This Evidence Review produced by Building Research Establishment (BRE) for the Zero Carbon Hub describes the range of technical and behavioural solutions available to reduce the risk of overheating and measures that can mitigate the potential for overheating in UK homes. These solution include internal and external blinds and shutters.
“Reducing unnecessary heat can be achieved through limiting heat gains, for example, by reducing the amount of:
- Heat from the sun entering the building (solar radiation);
- Internal heat gains such as from the unnecessary use of electrical equipment (and by switching to energy efficient alternatives) or by limiting gains from other sources such as hot water distribution pipes;
- Warmer outside air entering the building.”
The use of internal or external solar shading is an effective way to control solar transmission through glazing. Internal shading intercepts solar radiation preventing it from directly heating internal structures and surfaces in a room and avoiding discomfort and glare of direct sunlight on occupants. However, heat is still convected by the internal shading so warming the room air.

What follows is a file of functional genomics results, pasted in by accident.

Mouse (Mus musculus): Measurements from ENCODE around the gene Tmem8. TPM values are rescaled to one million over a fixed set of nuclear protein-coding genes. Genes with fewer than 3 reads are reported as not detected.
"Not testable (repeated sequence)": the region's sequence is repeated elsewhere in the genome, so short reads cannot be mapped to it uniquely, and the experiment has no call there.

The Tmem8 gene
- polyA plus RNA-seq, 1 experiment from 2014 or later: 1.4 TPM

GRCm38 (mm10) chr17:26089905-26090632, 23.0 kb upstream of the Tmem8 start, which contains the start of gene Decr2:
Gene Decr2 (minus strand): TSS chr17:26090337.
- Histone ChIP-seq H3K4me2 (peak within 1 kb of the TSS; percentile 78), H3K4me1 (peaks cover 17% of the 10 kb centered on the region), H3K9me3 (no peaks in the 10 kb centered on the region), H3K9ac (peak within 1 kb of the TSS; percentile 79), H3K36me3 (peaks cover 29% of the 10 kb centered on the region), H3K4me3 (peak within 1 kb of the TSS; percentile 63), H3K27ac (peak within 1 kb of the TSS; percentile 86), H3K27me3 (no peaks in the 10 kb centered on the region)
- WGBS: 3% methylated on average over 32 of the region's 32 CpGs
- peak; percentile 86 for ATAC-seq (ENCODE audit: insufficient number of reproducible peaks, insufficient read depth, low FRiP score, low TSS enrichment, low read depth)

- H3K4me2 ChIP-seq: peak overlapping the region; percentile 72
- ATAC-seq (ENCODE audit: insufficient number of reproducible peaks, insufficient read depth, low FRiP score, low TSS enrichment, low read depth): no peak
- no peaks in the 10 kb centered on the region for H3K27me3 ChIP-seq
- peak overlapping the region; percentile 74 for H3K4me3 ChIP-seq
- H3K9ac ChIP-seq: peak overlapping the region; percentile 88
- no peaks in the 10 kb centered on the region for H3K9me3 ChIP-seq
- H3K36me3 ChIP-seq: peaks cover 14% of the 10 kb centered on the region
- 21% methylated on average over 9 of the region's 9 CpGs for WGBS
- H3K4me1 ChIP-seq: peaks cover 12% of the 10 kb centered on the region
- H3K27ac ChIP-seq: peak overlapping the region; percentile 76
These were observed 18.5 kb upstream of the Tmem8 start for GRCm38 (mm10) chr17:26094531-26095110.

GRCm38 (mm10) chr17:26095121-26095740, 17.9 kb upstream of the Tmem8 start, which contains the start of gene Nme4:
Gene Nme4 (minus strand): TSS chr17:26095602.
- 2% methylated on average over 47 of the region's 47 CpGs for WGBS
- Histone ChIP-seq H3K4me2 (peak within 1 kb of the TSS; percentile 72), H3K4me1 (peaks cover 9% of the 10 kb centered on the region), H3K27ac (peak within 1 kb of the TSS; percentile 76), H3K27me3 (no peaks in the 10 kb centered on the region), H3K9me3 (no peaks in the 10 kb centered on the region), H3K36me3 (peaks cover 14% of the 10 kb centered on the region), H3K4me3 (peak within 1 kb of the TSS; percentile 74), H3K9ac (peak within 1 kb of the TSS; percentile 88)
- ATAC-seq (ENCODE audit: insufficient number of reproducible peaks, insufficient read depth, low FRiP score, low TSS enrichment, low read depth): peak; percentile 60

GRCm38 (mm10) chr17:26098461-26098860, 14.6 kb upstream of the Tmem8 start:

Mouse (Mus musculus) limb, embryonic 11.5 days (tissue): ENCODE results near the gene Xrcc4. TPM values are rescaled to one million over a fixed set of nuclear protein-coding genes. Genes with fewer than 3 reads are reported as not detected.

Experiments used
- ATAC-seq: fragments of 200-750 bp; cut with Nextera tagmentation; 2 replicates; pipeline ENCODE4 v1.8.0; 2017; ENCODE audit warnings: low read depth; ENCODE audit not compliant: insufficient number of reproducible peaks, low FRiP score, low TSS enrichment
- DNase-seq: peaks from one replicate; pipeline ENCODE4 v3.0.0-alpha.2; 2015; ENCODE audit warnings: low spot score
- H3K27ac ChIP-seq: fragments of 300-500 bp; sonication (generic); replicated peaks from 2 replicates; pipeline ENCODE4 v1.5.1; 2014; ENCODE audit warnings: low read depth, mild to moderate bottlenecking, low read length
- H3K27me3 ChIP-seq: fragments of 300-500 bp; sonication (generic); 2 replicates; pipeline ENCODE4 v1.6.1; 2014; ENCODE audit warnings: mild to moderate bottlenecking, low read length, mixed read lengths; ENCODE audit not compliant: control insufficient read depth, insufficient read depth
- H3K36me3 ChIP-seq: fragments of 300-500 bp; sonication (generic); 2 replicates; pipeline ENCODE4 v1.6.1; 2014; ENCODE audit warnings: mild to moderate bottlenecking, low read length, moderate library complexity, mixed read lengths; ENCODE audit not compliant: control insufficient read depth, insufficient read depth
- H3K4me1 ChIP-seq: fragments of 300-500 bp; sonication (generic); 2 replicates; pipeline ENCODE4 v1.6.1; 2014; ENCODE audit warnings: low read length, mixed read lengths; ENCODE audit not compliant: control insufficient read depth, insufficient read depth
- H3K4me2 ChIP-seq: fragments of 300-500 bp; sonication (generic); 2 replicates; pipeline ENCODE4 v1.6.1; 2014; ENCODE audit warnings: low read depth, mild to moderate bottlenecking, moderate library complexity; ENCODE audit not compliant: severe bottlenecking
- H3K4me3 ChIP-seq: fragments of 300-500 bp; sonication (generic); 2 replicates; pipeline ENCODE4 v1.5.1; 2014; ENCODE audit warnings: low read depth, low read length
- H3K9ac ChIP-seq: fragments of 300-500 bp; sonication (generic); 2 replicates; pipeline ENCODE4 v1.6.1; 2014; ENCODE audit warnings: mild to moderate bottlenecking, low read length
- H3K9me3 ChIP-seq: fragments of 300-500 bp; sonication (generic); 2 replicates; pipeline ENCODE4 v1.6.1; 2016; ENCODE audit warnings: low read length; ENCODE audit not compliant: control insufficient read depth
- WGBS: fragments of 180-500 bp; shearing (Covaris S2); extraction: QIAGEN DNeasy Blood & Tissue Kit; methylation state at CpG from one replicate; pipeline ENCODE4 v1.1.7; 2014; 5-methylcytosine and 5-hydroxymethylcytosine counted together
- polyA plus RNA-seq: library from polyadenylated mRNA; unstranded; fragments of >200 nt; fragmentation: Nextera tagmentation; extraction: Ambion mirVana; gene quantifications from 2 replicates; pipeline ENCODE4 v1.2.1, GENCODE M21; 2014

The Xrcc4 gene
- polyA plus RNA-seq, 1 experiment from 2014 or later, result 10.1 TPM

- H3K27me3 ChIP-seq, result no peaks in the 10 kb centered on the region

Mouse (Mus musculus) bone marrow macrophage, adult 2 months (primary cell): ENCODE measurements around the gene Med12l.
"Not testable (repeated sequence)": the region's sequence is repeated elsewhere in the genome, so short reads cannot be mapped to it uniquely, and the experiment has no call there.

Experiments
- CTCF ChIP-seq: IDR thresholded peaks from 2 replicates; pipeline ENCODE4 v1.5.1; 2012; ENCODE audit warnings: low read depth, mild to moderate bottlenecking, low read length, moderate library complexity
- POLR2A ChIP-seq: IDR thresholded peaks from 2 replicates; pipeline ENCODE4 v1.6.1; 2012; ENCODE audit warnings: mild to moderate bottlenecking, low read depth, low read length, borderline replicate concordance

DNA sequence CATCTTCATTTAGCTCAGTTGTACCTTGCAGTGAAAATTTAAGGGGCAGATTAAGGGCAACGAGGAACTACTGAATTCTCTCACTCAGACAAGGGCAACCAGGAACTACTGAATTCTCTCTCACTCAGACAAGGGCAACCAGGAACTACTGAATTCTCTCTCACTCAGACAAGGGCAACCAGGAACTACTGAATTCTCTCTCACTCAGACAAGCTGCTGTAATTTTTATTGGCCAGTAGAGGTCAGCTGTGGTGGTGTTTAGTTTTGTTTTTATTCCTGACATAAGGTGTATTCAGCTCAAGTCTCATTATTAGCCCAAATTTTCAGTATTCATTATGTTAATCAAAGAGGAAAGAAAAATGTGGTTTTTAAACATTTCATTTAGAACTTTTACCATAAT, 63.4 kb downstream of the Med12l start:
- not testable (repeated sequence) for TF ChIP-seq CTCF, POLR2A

External shading intercepts the short wave solar radiation and prevents it being transferred directly through the window glass to the internal space, being significantly more effective than internal shading.
When blinds are considered as part of a refurbishment the following considerations are relevant:
- Internal blinds are particularly easy to incorporate into a refurbishment and can be retrofitted by an occupant
- External blinds may require planning permission if they are considered as having a significant impact on visual appearance, and may require confirmation of structural suitability for wind and snow loads
- Fixed blinds must offer a good compromise between daylight and solar shading, and must be appropriate for the elevation
- Controllable blinds require maintenance, user adjustment if manually operated and acceptance/understanding of the control strategy if automated
Download the full report here: ZCH-Overheating Evidence Review
For all the resources from the Zero Carbon Hub on overheating in homes see here.